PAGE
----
In a ground-breaking partnership between The Mary Rose, UCL and Diamond Light Source, the Mary Rose’s Head of Conservation, Dr Eleanor Schofield and her colleagues are working at the cutting edge of conservation science to protect and preserve the huge haul of cannonballs found on Henry VIII’s flagship. The cannonballs in active conservation are suffering badly from the effects of corrosion

Dr Schofield is working with PhD student Hayley Simon from UCL Institute of Archaeology and Diamond Light Source. Diamond is the UK’s national synchrotron and offers many non-destructive techniques that can be used to unlock the secrets of ancient treasures and explore ways to conserve artefacts ranging from ancient scrolls, bones, woods, paintings and materials to maritime treasures like The Mary Rose, the famous Tudor Ship sunk in 1545 and raised from the sea in 1982.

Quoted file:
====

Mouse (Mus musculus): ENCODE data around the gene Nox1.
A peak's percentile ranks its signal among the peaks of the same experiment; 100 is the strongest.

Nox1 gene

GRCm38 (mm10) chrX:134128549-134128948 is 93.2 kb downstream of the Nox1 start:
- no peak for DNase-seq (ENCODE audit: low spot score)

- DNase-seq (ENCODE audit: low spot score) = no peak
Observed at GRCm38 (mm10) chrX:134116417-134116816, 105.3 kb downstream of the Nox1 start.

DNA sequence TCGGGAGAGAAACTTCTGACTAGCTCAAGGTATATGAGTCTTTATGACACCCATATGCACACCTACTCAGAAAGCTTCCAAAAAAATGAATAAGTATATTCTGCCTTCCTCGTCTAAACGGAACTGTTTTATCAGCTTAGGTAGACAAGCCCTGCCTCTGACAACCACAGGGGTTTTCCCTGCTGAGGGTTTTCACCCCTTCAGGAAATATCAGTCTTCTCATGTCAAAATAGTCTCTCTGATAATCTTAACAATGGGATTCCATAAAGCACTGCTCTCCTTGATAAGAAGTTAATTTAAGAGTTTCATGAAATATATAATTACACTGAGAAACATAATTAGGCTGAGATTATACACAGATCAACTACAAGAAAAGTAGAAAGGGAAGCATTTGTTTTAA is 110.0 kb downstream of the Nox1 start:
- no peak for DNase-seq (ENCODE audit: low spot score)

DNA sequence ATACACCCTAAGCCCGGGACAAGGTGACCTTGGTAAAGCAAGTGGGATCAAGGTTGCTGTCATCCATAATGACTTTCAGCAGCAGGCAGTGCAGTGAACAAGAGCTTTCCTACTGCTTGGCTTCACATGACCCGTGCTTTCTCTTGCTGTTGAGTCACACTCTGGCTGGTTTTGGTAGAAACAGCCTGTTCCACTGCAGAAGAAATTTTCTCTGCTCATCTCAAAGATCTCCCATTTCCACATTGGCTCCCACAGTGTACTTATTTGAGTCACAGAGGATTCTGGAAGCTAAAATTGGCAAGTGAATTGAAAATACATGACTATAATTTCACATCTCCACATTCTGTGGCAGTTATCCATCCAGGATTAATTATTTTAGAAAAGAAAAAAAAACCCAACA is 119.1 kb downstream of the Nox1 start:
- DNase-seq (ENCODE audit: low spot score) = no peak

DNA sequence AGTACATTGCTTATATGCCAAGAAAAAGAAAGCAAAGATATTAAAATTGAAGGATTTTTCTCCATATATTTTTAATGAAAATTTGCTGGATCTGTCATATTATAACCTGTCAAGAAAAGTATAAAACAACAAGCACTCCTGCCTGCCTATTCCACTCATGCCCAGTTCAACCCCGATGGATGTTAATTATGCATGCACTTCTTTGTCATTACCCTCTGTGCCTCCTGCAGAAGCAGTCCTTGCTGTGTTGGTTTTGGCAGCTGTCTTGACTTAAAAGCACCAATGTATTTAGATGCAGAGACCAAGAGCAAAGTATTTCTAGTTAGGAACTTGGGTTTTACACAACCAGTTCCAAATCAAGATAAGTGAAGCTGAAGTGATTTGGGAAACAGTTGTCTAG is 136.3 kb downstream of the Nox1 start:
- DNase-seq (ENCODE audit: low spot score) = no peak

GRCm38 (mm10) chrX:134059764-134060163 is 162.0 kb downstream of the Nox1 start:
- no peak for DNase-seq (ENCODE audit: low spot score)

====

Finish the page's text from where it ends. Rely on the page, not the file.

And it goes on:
In a  paper published yesterday the results of the bright X-rays have revealed detailed maps of the elements involved in the corrosive process.  This allows an unprecedented insight into conservation on a molecular scale. This is crucial information that will help protect this cultural heritage for many decades to come.

A Synchrotron-Based Study of the Mary Rose Iron Cannonballs

The Full article is a available on the Mary Rose Conservation site

Going ballistic! Science meets conservation on The Mary Rose 


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